Moving to a broad-based electronic payments regime offers the developing countries an antidote to issues like financial exclusion, rampant waste and corruption in states social and institutional cash transfers and the incidence of hidden or undocumented economy. The latest Government E-Payments Adoption Ranking (GEAR) released by the Economist Intelligence Unit (EIU) highlights just that. The study has aimed to measure the extent to which countries provide key government payment services on electronic platforms and the underlying factors that affect government e-payments adoption. The 2011 GEAR included 62 countries, spanning 6 continents, representing approximately 81 percent of global population and 94 percent of global GDP. The countries have been ranked across 7 categories and 37 indicators. Pakistan is tied with Indonesia at the 47th spot among the 62 countries studied by the EIU. The US, the UK and Norway top the list owing to their comprehensive e-payments landscape, strong policies and developed infrastructure. Nigeria, Uganda and Ukraine are on the bottom of the list, indicating inaction in e-payments adoption. The study reveals a healthy correlation of rankings with high GDP per capita. The study links the range and quality of government payment services to a countrys technological infrastructure, enabling policies and strength of social and economic factors. In fact, it equates an effective and inclusive e-payments system as the core of the "transformational approach" to government. However, just the prevalence of strong technological infrastructure wouldn cut it; connectivity between government, citizens and businesses is cited as crucial for adoption. "Submitting a tax return online, swiping an electronic card to pay for a bus journey or even, perhaps, receiving government health and/or social benefits directly in a bank account are now a way of life in many countries. The ability of governments to offer these services via electronic platforms benefits all parties in the form of reduced costs and increased access," notes the report. A detailed analysis of Pakistans GEAR profile is revealing. The country performs well on certain indicators such as income tax payments and refunds, company registration, and automotive tolls and fines. Pakistan is leading the global average on 10 out of 37 indicators, owing primarily to the policy-level commitment and automation in government organisations like SECP, FBR and SBP. However, the country fares poorly on indicators dealing with the prevalence of e-payment solutions in social security contributions and public transit payments, deployed technological infrastructure, and business and consumer preference for e-transactions. The ubiquity of e-payments may be a distant dream in Pakistan, but public sectors commitment and private sectors interest can do wonders together. The role of the government is important, vis-à-vis issues such as integration of the informal economy and security of the online transactions. The much-needed critical mass and ecosystem can be created as the branchless, mobile and online banking platforms widen their outreach and more automation for payments at the enterprise and consumer touch points can also be achieved.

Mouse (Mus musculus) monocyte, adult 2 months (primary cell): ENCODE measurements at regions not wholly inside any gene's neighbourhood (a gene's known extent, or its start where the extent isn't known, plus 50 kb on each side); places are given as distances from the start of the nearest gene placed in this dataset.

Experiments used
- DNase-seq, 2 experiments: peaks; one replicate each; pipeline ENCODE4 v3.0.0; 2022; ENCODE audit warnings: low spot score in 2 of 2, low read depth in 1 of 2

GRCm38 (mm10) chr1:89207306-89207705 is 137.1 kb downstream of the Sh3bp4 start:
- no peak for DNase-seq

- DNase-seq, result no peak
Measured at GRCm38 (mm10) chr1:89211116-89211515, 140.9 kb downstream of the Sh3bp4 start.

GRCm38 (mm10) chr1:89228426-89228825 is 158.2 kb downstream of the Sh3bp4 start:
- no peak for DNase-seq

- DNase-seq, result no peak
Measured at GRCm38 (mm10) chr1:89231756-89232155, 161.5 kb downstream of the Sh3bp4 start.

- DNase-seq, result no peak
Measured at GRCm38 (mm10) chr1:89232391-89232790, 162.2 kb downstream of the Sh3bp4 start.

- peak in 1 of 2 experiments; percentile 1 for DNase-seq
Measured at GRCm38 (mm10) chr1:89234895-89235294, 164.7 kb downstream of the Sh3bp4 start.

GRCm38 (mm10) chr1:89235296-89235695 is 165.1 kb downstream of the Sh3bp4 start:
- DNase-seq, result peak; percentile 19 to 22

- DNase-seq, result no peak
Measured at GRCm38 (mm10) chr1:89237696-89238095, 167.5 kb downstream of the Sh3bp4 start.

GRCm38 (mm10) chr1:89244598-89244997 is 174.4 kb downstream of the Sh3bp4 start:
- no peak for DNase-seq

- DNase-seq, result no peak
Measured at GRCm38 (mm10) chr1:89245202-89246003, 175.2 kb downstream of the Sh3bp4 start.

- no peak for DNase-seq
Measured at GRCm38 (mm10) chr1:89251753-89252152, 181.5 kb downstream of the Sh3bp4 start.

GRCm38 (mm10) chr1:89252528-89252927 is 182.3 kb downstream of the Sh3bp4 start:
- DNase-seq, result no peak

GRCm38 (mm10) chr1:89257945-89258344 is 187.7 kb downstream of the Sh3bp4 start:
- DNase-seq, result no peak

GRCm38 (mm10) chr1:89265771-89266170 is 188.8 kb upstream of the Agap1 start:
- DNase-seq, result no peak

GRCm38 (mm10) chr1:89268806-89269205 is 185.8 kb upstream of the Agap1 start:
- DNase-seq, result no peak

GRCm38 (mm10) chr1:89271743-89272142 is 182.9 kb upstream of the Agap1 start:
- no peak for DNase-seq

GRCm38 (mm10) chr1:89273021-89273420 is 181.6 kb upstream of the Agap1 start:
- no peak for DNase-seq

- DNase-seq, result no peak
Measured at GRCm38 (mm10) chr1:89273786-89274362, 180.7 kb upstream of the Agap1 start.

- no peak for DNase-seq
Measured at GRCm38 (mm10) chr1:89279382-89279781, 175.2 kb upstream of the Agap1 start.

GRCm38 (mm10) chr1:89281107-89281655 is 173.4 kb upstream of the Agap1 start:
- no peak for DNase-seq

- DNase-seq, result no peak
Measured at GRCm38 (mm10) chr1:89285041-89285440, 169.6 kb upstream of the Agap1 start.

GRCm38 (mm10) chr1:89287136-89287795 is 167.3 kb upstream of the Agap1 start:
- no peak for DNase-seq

===================================================================================== 2011 Government E-Payments Adoption Rankings ===================================================================================== Citizen Govt. Business Govt. to Infrastructur Economic & Policy to Govt. to Citize to Govt. Business Social Context context ===================================================================================== China 50 35 38 33 38 43 19 Indonesia 50 40 53 44 37 49 19 India 41 29 43 30 47 54 19 Malaysia 19 30 33 30 20 22 19 Pakistan 47 35 33 33 58 61 45 Thailand 47 35 45 41 39 46 45 =====================================================================================
Source: GEAR 2011, EIU